Let’s get this out of the way right off the bat: Your cat is going to be ticked.
That doesn’t mean you can’t safely, successfully bring baby home. A little preparation goes a long way towards easing the transition for your cat from only child to big sibling. Here’s what to do to prepare your cat for the baby.
Get Your Cat’s Head in the Game
The good news is, babies don’t just show up. Whether you’re adopting or pregnant, you’ve got a while to get your cat used to the idea of an interloper. It’s not a bad idea to play YouTube videos of babies making noises in the background from time to time so they become familiar with the sounds. Try petting your cat or even giving him treats while the sounds play so he’ll associate positive things with baby gurgles in his mind.
Set Up the Nursery as Soon as Possible
But I’m only five months along? you say. Yeah, but change is scary for cats; the more time he has to get used to upheaval, the less likely he’ll be to cause trouble once the baby comes home. Set up your nursery ASAP and give your cat a few weeks to explore the furniture – yes, even the crib – before you declare it off limits. He’ll get the curiosity out of his system and, bonus, you’ve already checked a huge to-do item off your list!
Make Inevitable Switches Now
Are there things that are going to change dramatically within your cat’s life once the baby comes home? If you’re going to be moving the litter box to accommodate the new playroom, for example, do that now so your cat has plenty of time to get used to it. Also, remember that pregnant and nursing mothers shouldn’t handle kitty litter…are you and your partner going to be switching up caregiving duties for the cat? If so, the sooner the cat can get used to a new set of hands who’ll groom, feed, or pet him, the better.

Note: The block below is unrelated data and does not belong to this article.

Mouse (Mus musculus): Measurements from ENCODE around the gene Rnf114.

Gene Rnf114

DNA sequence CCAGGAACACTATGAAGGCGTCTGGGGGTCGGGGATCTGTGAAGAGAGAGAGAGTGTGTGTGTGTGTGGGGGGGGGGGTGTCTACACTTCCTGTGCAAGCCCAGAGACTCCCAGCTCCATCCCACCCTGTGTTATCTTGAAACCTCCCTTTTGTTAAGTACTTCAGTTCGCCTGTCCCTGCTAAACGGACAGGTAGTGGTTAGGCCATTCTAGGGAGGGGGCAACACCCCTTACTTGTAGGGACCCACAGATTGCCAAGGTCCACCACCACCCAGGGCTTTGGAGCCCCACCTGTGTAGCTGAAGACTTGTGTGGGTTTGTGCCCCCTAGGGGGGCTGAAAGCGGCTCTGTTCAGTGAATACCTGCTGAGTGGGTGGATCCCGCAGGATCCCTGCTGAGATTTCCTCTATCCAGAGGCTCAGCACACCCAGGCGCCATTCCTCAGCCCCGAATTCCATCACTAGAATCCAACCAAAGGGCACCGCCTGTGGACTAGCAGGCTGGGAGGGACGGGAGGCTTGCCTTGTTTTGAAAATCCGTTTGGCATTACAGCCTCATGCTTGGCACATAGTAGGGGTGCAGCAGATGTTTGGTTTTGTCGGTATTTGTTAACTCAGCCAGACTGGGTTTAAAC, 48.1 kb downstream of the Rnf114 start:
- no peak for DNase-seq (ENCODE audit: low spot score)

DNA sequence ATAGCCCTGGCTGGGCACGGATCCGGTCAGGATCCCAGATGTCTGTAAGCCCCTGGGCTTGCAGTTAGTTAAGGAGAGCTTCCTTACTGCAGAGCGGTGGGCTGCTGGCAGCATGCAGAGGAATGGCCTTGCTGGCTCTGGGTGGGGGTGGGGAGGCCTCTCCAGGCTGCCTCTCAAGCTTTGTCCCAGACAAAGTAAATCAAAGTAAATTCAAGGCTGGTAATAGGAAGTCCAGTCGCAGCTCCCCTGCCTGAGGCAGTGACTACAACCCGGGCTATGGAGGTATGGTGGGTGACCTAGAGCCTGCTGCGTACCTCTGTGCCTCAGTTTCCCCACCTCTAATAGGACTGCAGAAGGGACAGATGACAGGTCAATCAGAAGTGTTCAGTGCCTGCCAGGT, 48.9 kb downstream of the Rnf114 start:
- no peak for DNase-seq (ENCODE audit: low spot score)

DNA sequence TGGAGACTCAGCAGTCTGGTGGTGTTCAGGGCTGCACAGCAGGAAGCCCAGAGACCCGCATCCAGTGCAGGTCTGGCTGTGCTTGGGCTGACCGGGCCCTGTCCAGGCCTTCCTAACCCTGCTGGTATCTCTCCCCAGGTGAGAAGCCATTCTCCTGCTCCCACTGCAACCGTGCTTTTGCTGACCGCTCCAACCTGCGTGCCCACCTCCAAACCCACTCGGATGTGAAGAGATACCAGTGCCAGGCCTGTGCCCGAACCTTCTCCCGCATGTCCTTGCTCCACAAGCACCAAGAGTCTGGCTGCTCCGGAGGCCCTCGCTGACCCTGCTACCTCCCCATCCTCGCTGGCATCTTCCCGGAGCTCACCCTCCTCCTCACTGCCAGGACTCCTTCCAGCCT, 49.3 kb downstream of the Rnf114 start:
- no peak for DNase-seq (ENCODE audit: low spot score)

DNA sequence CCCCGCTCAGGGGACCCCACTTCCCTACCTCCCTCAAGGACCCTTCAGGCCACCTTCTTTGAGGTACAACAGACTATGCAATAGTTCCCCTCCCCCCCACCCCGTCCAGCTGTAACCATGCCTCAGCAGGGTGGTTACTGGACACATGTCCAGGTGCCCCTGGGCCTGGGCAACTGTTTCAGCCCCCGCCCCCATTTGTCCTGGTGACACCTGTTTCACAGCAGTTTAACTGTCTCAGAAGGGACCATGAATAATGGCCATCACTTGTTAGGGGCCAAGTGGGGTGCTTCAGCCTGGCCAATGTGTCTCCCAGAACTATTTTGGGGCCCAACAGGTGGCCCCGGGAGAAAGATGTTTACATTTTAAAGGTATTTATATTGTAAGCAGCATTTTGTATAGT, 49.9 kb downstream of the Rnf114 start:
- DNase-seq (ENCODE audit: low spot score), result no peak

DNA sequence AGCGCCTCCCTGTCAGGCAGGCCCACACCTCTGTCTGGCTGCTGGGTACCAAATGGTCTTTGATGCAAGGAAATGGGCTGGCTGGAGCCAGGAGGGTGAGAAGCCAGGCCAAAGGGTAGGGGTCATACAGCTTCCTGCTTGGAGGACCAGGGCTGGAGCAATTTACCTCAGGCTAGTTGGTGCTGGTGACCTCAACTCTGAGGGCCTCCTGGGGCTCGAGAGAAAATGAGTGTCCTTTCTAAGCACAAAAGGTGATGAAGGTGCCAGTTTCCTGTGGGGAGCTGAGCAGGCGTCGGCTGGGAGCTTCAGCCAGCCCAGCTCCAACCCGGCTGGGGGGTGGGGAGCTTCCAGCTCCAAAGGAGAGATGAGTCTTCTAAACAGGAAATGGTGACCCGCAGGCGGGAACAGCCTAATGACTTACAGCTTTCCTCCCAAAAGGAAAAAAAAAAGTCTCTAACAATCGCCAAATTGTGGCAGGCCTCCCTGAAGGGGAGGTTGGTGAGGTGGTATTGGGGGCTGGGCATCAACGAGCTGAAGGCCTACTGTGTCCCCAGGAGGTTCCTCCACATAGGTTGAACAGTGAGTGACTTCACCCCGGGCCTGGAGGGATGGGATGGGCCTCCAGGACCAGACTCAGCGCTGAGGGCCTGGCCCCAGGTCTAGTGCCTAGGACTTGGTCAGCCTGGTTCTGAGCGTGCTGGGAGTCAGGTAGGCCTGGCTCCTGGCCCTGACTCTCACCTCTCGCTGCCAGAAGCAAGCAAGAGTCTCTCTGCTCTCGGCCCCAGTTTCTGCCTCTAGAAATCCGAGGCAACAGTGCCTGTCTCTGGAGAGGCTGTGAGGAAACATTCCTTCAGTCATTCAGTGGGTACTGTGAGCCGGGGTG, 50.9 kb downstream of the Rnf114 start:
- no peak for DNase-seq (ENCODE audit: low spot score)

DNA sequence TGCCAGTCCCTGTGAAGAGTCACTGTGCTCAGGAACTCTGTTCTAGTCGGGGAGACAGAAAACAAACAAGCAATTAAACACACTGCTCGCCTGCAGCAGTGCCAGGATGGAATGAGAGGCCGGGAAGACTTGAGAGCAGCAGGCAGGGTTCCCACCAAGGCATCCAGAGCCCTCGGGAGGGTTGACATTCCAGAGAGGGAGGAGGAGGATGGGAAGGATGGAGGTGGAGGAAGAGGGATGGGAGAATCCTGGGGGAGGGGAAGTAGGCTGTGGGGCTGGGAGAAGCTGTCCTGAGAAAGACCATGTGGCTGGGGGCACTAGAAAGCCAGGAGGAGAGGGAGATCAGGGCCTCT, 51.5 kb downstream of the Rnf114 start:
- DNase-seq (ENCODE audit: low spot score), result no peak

The First Introduction Matters
If possible, bring something that smells like the new baby home for the cat to check out before you bring the actual baby home. Some people even take a pair of baby socks, rub them on the cat, then put them back on the baby so the cat “thinks” the baby is one of the fam! During the first introduction, don’t make a huge fuss; you want the cat to know that the baby is just a Totally Chill part of everyday life now. Praise him when he shows gentle interest in the baby and be sure to give him treats or fun playtime while you’re feeding or caring for the baby the first few times. Cats are advantageous animals, so it’s in your best interest to reward him for playing nicely.
Remember, there is NO truth to the old wives tale that cats are aggressive or somehow more dangerous for babies than any other animal. It simply isn’t true. What’s more likely to happen if you don’t adequately prepare your cat for the new arrival is that he’ll begin to act out, marking around the house or ripping up your favorite curtains. In the interest of family harmony, do the heavy lifting now.